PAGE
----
Silentium. Silence. For the sake of the bones of 145 Austrian emperors, empresses, church leaders, and other rather important people. Their earthly remains are encapsulated in copper and bronze tombs that are (mostly) elaborate. Some the size of a one-room apartment, decorated like a wedding cake on the outside. But for some very macabre reason, the hearts and intestines are missing from most of the persons. Because, natürlich, hearts and intestines were buried separately, in quite another crypt. All of this is very Egyptian, somehow. The Capucin crypt contains rows and rows of sleeping Habsburg emperors and empresses. Even Maximilian the Emperor of Mexico (yes, really, for a brief moment). But the two last emperors are missing. Franz Ferdinand, whose assassination snowballed into WWI, is buried elsewhere in Austria. His son Charles, the last proper emperor of Austria, is buried in Italy.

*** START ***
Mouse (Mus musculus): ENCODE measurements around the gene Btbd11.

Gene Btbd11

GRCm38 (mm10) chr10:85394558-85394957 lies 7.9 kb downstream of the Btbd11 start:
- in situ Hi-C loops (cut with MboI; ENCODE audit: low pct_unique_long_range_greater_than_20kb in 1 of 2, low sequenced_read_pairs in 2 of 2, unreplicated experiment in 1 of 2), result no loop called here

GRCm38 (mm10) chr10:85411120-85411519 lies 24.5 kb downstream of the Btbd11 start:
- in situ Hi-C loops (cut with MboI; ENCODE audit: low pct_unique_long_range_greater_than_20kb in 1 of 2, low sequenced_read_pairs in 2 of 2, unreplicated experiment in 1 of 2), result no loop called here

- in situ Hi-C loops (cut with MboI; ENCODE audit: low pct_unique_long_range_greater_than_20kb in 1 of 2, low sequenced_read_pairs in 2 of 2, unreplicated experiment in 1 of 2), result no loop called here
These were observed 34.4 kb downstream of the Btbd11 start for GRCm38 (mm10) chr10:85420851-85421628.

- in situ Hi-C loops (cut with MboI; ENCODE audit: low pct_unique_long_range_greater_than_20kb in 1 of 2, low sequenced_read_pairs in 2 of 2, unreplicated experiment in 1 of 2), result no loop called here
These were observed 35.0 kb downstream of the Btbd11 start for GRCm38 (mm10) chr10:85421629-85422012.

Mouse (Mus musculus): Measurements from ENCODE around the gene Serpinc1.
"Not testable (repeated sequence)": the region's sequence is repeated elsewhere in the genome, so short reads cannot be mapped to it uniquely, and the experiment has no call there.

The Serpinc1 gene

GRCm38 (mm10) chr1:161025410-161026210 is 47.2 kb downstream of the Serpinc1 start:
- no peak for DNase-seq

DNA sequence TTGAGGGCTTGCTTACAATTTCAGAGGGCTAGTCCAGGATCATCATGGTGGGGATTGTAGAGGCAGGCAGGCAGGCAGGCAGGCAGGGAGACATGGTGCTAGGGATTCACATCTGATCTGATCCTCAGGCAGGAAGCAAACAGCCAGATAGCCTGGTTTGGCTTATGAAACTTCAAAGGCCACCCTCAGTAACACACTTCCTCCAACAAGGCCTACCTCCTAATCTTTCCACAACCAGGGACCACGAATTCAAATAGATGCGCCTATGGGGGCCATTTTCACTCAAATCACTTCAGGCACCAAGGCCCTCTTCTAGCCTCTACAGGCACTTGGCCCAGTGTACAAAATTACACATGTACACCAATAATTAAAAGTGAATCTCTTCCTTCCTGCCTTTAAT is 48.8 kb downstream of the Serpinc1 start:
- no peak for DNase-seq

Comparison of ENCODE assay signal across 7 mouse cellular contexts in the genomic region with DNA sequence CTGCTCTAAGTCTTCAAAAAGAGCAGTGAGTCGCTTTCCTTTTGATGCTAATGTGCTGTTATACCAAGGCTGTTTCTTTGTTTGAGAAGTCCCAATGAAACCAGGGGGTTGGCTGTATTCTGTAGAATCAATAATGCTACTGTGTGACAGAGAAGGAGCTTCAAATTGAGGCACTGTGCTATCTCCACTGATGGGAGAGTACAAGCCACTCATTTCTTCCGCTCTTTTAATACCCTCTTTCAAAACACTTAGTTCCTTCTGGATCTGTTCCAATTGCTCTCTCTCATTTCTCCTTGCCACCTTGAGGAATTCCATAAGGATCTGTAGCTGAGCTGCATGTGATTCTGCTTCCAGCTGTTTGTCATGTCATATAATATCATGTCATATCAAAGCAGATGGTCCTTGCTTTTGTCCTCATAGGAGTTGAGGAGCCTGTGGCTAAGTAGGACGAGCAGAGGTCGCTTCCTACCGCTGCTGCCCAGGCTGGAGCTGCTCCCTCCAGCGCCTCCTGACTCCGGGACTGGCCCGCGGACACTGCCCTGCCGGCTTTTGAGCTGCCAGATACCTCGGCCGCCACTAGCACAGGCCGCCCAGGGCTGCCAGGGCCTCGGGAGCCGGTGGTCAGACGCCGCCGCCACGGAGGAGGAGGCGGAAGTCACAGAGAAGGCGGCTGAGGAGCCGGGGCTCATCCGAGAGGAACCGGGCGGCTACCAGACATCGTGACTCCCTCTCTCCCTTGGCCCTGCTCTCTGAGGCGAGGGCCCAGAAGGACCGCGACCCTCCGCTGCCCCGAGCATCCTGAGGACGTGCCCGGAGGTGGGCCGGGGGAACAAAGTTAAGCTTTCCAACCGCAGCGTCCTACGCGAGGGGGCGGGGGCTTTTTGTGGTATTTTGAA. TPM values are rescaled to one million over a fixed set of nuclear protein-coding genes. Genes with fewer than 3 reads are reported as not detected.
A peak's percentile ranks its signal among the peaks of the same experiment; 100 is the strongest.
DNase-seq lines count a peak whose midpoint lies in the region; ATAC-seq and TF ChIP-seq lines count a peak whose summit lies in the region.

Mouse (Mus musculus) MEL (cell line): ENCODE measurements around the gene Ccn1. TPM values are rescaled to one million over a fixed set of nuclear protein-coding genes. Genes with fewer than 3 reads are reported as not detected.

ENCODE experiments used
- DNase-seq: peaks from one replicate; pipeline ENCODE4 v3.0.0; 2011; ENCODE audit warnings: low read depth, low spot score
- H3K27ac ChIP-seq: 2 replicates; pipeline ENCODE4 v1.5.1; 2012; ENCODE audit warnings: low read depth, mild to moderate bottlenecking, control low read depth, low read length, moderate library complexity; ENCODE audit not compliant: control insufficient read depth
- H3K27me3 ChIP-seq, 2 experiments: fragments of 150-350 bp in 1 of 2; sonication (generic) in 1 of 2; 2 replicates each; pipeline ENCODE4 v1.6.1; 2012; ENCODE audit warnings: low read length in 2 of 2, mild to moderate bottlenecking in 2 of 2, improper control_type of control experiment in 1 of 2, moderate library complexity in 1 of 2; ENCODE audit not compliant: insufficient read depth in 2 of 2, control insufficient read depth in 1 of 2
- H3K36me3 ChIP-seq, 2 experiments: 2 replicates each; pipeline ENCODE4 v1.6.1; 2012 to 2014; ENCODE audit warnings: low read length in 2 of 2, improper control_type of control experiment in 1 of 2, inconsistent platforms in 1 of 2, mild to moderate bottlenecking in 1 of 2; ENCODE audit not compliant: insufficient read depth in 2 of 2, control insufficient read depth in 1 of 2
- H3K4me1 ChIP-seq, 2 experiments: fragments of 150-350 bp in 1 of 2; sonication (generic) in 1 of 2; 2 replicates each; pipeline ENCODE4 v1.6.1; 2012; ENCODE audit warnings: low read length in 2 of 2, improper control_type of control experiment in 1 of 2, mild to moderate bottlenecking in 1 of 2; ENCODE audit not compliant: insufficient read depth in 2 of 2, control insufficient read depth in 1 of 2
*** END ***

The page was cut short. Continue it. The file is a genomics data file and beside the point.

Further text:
It must be heavy to carry the Imperial crown even when one is dead. Yet this bronze death skull guy is doing it just fine, save for a few missing teeth. (Capucin Crypt, Vienna, Austria; February 2017)